Jan 14, 2013

Anime Review: Dusk Maiden of Amnesia

Dusk Maiden of Amnesia logoMany decades ago, a young girl died tragically down in a now forgotten room of the old wing of the school. No one remembers exactly why or what really happened, but rumors persist to this day of her death and how she haunts the school. That is, until a young boy chances upon said room and her still wandering ghost…

You see, as a premise, Dusk Maiden of Amnesia is genuinely pretty good. The ghost, Yuuko, is actually a normal school-aged girl, but she doesn’t remember anything of her death or past. The amnesia element provides a really solid plot destination and the show even doles out clues and twists every so often in just the right frequency. It’s an intriguing and well told story of tragedy and love. And the ending, while tarnished a bit with an unfortunate but unsurprising cop-out at the last minute, is fairly convincing and impassioned.

The setting autumn sun over a small cityscape overlooked on a the edge of a forested hill by our two protagonists

But, apparently unsatisfied with simply being merely that, the creators decided to throw in a lot of other elements to mix things up, perhaps to increase its appeal, but in so doing undermine its very core strength. Rom-com elements, occasional school hijinks, and cutesy moe moments, not to mention the always aggravating and unnecessary boobie/cleavage fanservice, all get peppered throughout the more serious plot parts and generally these tend to be below average. This is due both to their awkward juxtaposition with the primary mystery/horror genre but also for technical problems, which I’ll get to later.

Our protagonist boy sets up a Paranormal Investigation Club to gather rumors and research them in the hopes of figuring out whether they have some nugget of truth to them which will get them closer to uncovering the real history behind Yuuko’s death. Meanwhile, Yuuko herself acts like a typical type B personality, glomping on poor Teiichi at every opportunity, acting selfish and overly forward, and generally way too affectionate. This is also compounded with the fact that only he and one other girl can actually see Yuuko, everyone else just sees Teiichi acting weirdly embarrassed and agitated all the time. This might be funnier if the show didn’t generally ignore every other background character (even giving them mostly black, detail-less bodies) so never does anyone really question his odd behavior.

Teiichi, sighing, and Momoe, embarrased, sit opposite each other at a table in the club room as Yuuko stubbornly huffs behind him

Eventually we get a mild harem of sorts. The other two members, both girls (a semi-tsundere and an effervescent type, respectively), find themselves attracted to him, admittedly for different and believable reasons. This ends up being not as important as it could have been, especially given the really good lingering question: can a human and ghost really have a lasting, meaningful relationship? Unfortunately, the show seems determined to pair the two anyway and ignore that more interesting problem. Too bad, especially for the other two and their never-resolved unrequited loves.

But I mentioned the mystery and horror are really good. And they are. The series does a fantastic job with setting up surreal scenes of twisted emotions, supernatural events, and other darker psychological phenomenon. When it deals with serious, spooky, or surreal, it tends to shine. When it tries to back up and try other things like cute embarrassment or summer break swimsuits, it tends to fall flat on its face.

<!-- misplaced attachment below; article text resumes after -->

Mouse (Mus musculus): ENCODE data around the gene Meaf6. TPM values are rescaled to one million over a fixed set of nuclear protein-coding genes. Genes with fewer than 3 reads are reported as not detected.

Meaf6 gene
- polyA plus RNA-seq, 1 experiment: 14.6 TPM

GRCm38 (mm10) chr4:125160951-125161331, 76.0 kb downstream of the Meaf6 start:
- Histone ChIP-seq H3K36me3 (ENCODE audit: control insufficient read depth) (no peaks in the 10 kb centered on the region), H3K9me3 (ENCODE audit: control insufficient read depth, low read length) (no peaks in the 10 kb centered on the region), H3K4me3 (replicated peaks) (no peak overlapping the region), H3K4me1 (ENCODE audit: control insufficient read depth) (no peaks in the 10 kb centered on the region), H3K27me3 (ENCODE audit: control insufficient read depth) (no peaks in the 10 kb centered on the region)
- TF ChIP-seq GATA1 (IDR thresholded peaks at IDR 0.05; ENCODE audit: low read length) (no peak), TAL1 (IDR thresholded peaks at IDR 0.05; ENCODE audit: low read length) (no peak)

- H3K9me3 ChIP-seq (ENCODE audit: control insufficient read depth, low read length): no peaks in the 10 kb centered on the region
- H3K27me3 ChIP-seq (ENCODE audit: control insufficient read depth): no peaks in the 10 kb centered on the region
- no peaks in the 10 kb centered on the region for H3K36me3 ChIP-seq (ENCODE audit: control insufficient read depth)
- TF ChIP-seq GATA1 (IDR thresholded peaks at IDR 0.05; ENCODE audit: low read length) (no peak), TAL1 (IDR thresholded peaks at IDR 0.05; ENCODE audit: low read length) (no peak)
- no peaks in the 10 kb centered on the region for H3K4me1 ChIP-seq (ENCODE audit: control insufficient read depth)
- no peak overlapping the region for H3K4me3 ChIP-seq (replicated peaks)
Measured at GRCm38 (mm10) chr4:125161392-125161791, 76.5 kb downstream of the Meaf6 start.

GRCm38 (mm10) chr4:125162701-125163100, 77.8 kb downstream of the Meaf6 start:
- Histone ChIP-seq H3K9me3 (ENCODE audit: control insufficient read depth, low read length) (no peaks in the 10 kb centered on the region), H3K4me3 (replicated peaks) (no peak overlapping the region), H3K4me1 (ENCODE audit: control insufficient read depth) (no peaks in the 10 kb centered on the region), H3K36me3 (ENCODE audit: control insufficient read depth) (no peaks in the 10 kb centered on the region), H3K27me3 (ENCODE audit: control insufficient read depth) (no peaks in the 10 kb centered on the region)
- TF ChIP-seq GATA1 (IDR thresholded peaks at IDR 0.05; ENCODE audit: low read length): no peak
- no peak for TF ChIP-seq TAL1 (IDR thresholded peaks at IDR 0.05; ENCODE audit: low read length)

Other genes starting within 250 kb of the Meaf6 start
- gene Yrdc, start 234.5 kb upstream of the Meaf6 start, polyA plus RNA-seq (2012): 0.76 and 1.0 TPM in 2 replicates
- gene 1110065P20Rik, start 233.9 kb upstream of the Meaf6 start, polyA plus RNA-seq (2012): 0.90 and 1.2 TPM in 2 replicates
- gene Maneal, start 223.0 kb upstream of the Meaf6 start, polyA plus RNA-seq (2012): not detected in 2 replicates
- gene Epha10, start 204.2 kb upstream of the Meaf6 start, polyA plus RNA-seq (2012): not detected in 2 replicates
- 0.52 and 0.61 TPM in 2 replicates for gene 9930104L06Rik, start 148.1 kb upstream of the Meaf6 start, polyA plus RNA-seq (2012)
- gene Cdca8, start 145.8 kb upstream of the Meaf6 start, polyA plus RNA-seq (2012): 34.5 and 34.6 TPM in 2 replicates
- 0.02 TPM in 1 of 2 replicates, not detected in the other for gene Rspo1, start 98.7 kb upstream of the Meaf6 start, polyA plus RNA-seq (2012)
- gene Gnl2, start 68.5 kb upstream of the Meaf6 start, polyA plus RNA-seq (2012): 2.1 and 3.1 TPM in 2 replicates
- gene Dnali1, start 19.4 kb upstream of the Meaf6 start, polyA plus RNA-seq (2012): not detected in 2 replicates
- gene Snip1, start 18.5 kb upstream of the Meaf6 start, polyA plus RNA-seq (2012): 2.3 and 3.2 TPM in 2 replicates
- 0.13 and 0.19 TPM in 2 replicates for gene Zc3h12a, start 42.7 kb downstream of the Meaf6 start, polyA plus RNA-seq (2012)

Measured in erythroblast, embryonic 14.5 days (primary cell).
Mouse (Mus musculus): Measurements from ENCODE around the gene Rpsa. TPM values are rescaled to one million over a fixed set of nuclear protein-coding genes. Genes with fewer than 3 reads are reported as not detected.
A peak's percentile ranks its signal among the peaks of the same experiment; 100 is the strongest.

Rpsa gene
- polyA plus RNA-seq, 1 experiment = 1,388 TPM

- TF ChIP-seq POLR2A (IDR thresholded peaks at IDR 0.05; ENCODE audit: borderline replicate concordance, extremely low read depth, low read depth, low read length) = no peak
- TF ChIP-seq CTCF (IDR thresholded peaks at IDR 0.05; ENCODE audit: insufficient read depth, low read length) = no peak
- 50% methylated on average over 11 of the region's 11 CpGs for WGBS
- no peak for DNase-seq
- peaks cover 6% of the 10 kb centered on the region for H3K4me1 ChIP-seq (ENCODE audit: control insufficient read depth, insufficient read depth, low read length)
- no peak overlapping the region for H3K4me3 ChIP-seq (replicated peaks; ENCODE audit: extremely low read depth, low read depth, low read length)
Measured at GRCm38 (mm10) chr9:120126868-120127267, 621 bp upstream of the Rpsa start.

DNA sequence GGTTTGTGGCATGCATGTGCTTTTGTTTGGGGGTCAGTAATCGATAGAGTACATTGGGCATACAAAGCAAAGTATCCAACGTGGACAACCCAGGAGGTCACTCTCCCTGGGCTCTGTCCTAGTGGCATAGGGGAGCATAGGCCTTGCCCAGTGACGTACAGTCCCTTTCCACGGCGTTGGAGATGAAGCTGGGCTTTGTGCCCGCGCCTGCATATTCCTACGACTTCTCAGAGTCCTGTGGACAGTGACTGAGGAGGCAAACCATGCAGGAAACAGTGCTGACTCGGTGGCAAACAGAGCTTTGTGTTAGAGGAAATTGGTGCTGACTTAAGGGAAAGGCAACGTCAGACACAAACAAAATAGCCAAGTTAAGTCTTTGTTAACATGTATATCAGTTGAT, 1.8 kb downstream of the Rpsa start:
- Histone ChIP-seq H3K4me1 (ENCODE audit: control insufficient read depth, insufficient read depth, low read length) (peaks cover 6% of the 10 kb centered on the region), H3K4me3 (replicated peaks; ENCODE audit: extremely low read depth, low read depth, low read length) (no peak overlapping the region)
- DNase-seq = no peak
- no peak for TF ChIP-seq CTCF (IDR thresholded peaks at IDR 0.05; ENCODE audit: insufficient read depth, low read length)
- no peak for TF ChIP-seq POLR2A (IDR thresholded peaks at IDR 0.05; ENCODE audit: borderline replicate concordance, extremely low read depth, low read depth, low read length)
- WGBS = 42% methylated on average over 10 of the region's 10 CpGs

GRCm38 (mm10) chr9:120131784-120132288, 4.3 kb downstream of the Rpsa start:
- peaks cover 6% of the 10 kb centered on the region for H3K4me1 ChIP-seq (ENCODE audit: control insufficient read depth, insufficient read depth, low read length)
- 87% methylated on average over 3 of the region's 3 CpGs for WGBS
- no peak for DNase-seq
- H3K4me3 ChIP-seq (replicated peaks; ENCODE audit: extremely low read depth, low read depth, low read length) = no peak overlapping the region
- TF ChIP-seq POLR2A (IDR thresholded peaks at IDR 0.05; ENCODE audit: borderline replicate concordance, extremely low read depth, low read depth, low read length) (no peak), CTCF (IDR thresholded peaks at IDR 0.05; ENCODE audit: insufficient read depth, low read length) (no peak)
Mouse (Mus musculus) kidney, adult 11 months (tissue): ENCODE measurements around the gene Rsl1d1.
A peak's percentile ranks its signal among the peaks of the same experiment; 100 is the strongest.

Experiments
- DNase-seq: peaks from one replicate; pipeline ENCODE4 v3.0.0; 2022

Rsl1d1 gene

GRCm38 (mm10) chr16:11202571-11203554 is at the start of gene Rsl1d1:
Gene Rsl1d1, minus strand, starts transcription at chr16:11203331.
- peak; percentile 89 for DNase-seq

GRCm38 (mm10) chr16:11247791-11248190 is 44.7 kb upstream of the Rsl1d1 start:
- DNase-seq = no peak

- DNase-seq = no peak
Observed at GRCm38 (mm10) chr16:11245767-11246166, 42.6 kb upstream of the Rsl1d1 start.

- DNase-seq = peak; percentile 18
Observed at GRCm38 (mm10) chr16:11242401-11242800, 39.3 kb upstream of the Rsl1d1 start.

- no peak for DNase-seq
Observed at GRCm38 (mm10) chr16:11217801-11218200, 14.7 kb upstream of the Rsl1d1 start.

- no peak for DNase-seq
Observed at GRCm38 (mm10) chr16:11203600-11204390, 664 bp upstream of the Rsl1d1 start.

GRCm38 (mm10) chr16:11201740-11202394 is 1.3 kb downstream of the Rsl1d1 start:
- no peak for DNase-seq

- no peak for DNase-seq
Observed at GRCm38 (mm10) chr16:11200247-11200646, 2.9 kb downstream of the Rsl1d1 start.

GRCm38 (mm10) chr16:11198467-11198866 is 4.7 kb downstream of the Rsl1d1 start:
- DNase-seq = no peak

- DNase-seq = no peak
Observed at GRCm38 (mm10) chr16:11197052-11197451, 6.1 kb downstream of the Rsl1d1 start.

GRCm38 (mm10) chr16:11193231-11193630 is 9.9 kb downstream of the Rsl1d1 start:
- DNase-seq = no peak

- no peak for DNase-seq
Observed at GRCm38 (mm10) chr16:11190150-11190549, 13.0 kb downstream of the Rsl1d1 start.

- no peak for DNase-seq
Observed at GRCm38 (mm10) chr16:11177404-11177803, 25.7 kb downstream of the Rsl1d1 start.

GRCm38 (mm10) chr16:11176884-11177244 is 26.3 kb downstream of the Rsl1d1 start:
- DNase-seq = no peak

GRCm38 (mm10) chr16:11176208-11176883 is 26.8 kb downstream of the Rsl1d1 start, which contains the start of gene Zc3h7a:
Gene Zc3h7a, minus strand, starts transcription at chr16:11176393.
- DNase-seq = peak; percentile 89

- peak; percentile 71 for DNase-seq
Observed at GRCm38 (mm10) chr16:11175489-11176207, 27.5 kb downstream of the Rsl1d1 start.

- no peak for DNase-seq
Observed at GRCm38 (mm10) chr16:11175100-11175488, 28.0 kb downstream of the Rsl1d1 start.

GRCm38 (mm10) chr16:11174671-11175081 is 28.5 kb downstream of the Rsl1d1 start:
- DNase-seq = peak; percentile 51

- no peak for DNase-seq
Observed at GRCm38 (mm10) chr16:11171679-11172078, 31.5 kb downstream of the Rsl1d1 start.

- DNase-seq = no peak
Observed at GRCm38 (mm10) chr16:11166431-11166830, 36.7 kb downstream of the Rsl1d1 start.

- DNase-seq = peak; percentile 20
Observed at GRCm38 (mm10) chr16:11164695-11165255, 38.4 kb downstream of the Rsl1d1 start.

An aerial shot of two characters standing at perpandicular ends of a balcony, casting sharp shadows forming a cross shape, while brilliantly pink-purple light shines through ornate windows on the left and a golden wood wall frames the right

A lot of the trouble, outside of the jarring genre mixing, is technical, as I previously mentioned. Fortunately, music and voice work all tend to be quite decent, even with the somewhat harsh hard rock intro and the all-too-cliché organ-heavy gothic ending song. Silver Link does a really good job with contrast, color, and backgrounds, weaving a vivid and striking tapestry most of the time. Their creative command of camera angles and scene composition are also frequently fantastic and phenomenal. If only their ability to draw faces and animate bodies were as good… Characters aren’t terribly drawn or anything but there is a definite and bothersome “off” feeling a lot of the time and it really hurts the immersion and emotion, particularly in the more dramatic sequences. It also doesn’t help that the general style of their females is to have a very haunting and fantastic look to them, which really does not work at all when trying to make them coy, cute, or coquettish.

Yuuko looking hauntingly into the viewer with flowing indigo-black hair and red sapphire eyes, against a seeringly orange evening sky

Despite the glaring problems, the show manages to still be pretty good. It drags a bit here and there, especially near the beginning half, but by the last third it really picks up and manages to ditch a lot of the more problematic elements in favor of focusing primarily on plot. It might be a tad rushed as a result, but their creative and inventive methods of story-telling, especially visually, tend to make up for it. It never quite has the skillful execution I’d hope but it certainly tries and it still mostly succeeds. It has its cliché bits but overall it is a refreshingly different and bold enough take that, while never truly excellent, manages to be enjoyable and memorable.

As of this writing, you can watch Dusk Maiden of Amnesia for free on Crunchyroll.

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